Top-tier Australian firm Allens is set to launch a new career framework which includes the creation of two new roles: Associates and managing associates.
From 1 July, the firm will operate under a new career framework and promote 30 lawyers to a managing associate role.
This position sits between senior associates and partners, and indicates that the individual has the potential to progress to partnership.
Jane Lewis, director of People & Development at Allens, says managing associates will be expected to play a key role in all aspects of the practice
and in particular demonstrate an understanding of client and team management skills, as well as practice
economics and management.
“Additional responsibilities are reflected in the remuneration,” she says. “The intent of the model is to recognise our most talented lawyers, stay ahead of the market and meet the evolving needs of clients.”
As well as this senior role, Allens will introduce a new associate role for graduate lawyers who are ready to specialise and take on greater responsibility.
These positions are just a small part of a modified career framework that the firm will follow from July, which includes giving a new definition to the title “talented lawyer”.
This will have a much greater emphasis on relationship management, commerciality and flexibility.
“[We will] move away from seniority as a key determinant of progression and remuneration,” says Lewis. “Career progression will be based on skills, competence and performance, not years of experience.”
A new approach to incentives will reward contributions across the key areas of client, people and firm, and a different approach to training and development that focuses on bringing lawyers to higher levels of competence and responsibility sooner are also features
of the model, she says.
Allens decided to shake things up in response to changes in client demands and global competition, as well as the shifting expectations of lawyers in the workplace.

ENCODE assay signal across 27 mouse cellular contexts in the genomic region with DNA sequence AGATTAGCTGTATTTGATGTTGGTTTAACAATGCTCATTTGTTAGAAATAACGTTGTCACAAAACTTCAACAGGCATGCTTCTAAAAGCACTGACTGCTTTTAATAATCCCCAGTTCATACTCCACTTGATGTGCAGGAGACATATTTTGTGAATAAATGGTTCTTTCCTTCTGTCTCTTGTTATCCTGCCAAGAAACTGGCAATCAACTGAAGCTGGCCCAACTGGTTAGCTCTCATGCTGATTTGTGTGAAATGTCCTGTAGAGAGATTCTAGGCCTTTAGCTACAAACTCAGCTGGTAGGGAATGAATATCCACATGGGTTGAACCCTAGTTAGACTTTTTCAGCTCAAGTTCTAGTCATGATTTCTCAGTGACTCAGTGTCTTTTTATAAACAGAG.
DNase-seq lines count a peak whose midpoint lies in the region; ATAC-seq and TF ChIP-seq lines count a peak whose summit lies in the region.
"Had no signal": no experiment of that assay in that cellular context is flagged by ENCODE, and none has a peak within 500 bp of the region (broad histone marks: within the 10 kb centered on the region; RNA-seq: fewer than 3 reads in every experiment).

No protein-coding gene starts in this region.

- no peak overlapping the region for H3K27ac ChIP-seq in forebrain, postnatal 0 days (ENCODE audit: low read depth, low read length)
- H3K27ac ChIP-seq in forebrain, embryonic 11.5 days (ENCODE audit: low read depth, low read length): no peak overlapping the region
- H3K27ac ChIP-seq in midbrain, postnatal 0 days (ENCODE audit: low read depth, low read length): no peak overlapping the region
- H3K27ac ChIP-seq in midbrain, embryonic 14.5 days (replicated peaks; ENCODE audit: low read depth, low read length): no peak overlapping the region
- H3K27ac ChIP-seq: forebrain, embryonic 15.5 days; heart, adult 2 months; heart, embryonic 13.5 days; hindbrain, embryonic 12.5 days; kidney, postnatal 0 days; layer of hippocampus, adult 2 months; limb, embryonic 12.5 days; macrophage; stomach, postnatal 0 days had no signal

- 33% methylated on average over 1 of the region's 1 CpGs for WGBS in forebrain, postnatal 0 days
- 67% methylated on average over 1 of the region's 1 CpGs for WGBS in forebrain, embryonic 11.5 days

Australasia is certainly starting to see a trend towards changes in the structure of law firms, agrees Campbell Davidson, the Sydney office managing partner of Squire Patton Boggs.
“The legal market in Australia has undergone enormous changes over the past five years. Changes in the markets in which law firms and their clients operate require changes in the way law firms are structured,” he says. “The top-tier firms in Australia have always been very large compared to the markets which they serve. In addition to a number of Australian law firms becoming part of a global firm, the large Australian firms are becoming smaller.”
He says Squire Patton Boggs is an example of this: It is a smaller, more nimble firm that serves global, regional and domestic clients from three offices throughout the country which don’t replicate each other.
But Davidson wasn’t sure whether introducing new titles at firms will be helpful for clients, who may be wary or have a perception that this could result in fee increases for them.
“It may make sense for the partnership as an internal matter – but it doesn’t add a lot for their clients. The creation of this new position is probably partly due to the fact that there are many very good senior associates at large top-tier firms who in previous times would have been on track for partnership or would already be partners but who now face little prospect of being made up as partners, at least in the near term,” he says. “The new position may be designed to provide some recognition of the seniority of the lawyers and to assist in retaining them without having to admit them to partnership and dilute partnership profits.”
However, the president of the Australasian Legal Practice Management Association (ALPMA) Anthony Bleasdale says it makes sense for top-tiers to create new positions.
He says that by more clearly mapping career pathways, lawyers will better understand the professional development and experience required to achieve management and partnership roles at firms.
“Firms that can deliver this kind of professional development of their lawyers will be better positioned to successfully adapt to the changing legal landscape, and potentially better able to recruit and retain talented staff.”
Another consideration is that law degrees are strongly focused on developing legal expertise but don’t typically offer much exposure to the business, financial or people management skills required to successfully manage and lead law firms, says Bleasdale.
“We would welcome the creation of new roles that offer lawyers additional practice
management experience, earlier in their careers and backed up with a professional development program to support the acquiring of what are essentially new skills for many lawyers.”